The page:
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Trade expects lower USDA crop numbers
The USDA is scheduled to release its monthly Crop Production and Supply/Demand Reports next Wednesday, November 9.
In general, the trade is expecting the USDA to lower corn and soybean yields in the November data.
This week, two private firms released early corn estimates for next week's report, both came in higher than the USDA's previous estimate. The two private firms estimate the average U.S. 2011 corn yield at 148.4 bushels per acre and 149.5, up from the government's October yield estimate of 148.1 bpa.
Separately, AgResource Inc. expects a corn yield of 145 bushels per acre and a 40.4 soybean yield estimate.
Dan Basse, AgResource Inc. research director, just doesn't think the farmers got the crop this year that they wanted. "Farmers joke with us. They tell us they got 240 bushel corn. After a long pause, the farmer will say I got 200 bushels at one end of the field and 40 at the other end. And that is the variability that we have seen this year," Basse says.
Basse adds, "From our producer data that we collect from combine reports, we think yields are going down not only in November but January's report also."
After being bombarded with world economic turmoil and a fledgling brokerage firm, next week's report will give the corn, soybean and wheat markets a chance to focus on fundamentals, Basse says.
"Getting the numbers will be one thing for the market to consider. But, longterm the corn market has a rationing function to accomplish, which is why we have seen cash basis run up 40-50 cents. We also see shortages of corn in the eastern Corn Belt even larger than last year.
Aside from yields, the USDA is seen cutting their soybean export estimate due to lagging sales pace.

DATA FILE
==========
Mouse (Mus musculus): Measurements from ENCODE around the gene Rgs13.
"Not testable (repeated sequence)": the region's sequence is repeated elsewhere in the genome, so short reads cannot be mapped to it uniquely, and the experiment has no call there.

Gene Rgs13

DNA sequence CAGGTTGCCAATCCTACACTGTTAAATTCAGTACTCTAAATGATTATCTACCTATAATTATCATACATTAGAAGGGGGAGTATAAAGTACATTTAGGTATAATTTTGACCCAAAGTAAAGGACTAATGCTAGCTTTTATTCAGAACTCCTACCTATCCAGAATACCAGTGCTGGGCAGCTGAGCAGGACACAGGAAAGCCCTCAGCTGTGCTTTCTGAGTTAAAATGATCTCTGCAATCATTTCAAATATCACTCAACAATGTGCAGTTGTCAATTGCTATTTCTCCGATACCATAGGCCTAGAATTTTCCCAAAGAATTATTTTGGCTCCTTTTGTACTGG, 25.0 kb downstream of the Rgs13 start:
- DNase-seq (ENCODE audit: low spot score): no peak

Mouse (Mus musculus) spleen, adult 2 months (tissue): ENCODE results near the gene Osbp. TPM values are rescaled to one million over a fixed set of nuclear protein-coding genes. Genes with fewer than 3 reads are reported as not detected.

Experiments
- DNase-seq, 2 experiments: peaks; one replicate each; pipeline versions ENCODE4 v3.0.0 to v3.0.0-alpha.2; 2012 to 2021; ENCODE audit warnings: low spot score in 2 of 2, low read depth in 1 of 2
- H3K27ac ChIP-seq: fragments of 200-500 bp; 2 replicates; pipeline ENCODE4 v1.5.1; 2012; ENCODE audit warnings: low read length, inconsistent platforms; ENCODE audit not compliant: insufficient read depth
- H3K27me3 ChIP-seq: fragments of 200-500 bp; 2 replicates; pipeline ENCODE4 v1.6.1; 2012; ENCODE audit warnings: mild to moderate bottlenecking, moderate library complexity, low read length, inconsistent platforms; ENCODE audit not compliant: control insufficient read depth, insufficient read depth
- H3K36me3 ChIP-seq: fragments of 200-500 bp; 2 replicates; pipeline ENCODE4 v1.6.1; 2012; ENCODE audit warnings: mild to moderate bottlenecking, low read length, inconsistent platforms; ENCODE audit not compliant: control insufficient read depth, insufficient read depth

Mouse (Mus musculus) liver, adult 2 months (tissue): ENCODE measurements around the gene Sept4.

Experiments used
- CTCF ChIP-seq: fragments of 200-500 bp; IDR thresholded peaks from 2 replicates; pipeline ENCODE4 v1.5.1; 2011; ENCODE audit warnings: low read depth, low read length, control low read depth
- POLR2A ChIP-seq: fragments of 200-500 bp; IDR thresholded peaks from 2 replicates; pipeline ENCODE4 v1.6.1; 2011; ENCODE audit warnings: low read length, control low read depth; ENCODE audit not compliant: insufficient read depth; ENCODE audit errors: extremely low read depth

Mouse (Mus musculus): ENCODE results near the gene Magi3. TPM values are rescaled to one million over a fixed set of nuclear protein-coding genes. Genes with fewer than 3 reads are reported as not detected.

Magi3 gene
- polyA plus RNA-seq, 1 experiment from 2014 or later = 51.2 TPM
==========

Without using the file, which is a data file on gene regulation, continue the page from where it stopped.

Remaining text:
Jim Bower, Bower Trading Inc., says the USDA could be hard-pressed to leave its export numbers alone.
"While the U.S. has sold 35 million bushels of corn to China since the last supply/usage revisions, there has not been enough of a lag in shipments to others and increased South American production prospects for the USDA to leave its export projection unchanged," Bower wrote in a customer newsletter Friday.
U.S. Ending Stocks
Aside from seeing the report as a 'yawner', Tim Hannagan, PFGBest.com senior grain analyst, will be eyeing what the USDA will use to adjust feed usage and demand. "Will they do like the last two months and lower usage to offset declining production to curb fear that we're running out of corn and beans? Or, will USDA use what they traditionally do and take the prior months usage figures to apply to the crop report," Hannagan says.
If the prior months figures are used, U.S. corn ending stocks will drop, as the cattle on feed report showed a surge in cattle placed on feed to be fattened on corn and the October weekly export sales were double the September average, Hannagan says.
A modest increase in world grain production is expected in next week's report, Basse says.
Beyond the Report
Once the report is out and digested, some analysts see another correction in corn prices, as demand has slowed on the recent price. "China, a key player, and other importers' buying needs have been met on price corrections. And they are backing off on rallies," Hannagan says.
Overall, this report should shed some light on the corn and soybean demand argument and trying to understand if the world's slowing economy has had an impact on world demand, Basse says.